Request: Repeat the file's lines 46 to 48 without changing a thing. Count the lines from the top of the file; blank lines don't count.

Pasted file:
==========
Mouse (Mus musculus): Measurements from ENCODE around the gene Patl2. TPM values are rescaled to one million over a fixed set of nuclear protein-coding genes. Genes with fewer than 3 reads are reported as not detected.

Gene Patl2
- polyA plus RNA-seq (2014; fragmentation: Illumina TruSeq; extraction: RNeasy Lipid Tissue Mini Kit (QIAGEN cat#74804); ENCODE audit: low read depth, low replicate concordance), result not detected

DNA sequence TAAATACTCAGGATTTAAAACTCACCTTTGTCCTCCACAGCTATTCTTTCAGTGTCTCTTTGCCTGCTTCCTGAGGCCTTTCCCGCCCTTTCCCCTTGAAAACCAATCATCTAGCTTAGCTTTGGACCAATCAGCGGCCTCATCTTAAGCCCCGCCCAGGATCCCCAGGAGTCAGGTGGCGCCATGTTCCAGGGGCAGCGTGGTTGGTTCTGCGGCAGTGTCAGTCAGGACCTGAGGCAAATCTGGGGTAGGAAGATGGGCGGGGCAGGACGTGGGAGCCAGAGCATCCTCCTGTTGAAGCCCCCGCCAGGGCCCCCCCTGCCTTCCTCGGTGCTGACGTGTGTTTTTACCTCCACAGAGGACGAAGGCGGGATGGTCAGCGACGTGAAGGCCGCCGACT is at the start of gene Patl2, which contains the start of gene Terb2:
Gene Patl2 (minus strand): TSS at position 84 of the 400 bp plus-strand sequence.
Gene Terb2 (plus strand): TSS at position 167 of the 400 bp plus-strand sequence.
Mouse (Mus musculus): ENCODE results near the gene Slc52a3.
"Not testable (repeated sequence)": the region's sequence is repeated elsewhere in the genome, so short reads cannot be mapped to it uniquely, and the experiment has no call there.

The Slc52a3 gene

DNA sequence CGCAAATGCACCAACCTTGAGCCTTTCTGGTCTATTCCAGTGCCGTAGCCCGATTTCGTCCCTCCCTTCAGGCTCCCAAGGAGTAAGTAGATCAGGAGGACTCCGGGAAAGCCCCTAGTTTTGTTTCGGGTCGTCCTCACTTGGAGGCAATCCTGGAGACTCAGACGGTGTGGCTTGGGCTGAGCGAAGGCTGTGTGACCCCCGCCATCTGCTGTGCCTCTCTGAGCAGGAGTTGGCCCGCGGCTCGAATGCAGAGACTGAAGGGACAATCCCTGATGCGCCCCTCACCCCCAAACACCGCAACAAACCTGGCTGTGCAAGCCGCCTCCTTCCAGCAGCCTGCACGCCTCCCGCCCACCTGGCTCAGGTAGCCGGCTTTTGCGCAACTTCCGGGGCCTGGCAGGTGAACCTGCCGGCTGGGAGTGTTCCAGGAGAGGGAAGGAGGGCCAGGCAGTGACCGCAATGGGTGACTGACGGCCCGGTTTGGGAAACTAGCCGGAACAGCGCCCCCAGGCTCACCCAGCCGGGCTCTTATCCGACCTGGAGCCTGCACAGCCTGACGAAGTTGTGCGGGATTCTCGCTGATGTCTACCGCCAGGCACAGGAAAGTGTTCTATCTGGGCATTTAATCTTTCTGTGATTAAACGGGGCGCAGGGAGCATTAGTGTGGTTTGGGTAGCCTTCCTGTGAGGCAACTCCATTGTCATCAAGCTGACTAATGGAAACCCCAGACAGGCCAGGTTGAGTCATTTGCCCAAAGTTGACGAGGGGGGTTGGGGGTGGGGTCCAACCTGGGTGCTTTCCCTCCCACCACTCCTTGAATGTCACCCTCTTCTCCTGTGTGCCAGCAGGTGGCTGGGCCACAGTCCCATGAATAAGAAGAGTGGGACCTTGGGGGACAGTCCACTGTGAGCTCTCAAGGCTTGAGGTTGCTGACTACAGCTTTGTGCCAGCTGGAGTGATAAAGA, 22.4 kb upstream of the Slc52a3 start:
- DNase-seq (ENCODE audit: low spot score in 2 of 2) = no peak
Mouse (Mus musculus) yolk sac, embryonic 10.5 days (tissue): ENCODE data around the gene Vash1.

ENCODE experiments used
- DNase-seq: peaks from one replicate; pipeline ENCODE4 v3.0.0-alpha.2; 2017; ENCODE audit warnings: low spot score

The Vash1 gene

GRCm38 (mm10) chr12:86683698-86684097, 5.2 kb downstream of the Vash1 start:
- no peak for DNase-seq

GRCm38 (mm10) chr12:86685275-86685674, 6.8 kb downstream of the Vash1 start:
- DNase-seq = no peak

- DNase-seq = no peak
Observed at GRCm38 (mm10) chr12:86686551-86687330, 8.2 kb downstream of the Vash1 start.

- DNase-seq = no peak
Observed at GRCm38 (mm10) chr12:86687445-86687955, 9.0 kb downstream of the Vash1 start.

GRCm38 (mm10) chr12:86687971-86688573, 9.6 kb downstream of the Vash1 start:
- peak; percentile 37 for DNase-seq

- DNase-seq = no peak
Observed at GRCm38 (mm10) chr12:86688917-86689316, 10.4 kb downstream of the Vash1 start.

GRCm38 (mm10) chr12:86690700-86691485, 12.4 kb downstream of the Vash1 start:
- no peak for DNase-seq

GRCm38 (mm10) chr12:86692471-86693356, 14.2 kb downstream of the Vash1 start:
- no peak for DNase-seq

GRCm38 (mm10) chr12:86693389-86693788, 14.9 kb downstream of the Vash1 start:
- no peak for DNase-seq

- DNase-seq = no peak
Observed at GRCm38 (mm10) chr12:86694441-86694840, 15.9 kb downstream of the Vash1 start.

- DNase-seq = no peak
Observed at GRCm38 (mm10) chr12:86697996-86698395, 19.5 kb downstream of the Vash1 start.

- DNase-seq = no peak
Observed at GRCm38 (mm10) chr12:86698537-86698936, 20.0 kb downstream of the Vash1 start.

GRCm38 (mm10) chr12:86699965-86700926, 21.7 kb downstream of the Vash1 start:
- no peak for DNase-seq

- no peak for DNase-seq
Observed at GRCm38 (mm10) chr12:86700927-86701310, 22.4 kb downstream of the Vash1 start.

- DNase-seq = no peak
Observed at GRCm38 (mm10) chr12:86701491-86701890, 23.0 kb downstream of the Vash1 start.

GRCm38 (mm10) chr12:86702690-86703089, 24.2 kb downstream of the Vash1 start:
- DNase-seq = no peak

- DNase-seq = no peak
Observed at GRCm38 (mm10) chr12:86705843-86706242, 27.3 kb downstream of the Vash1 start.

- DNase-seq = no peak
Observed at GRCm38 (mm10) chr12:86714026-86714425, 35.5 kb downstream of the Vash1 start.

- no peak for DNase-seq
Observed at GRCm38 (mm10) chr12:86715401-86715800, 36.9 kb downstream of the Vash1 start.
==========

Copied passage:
GRCm38 (mm10) chr12:86702690-86703089, 24.2 kb downstream of the Vash1 start:
- DNase-seq = no peak

- DNase-seq = no peak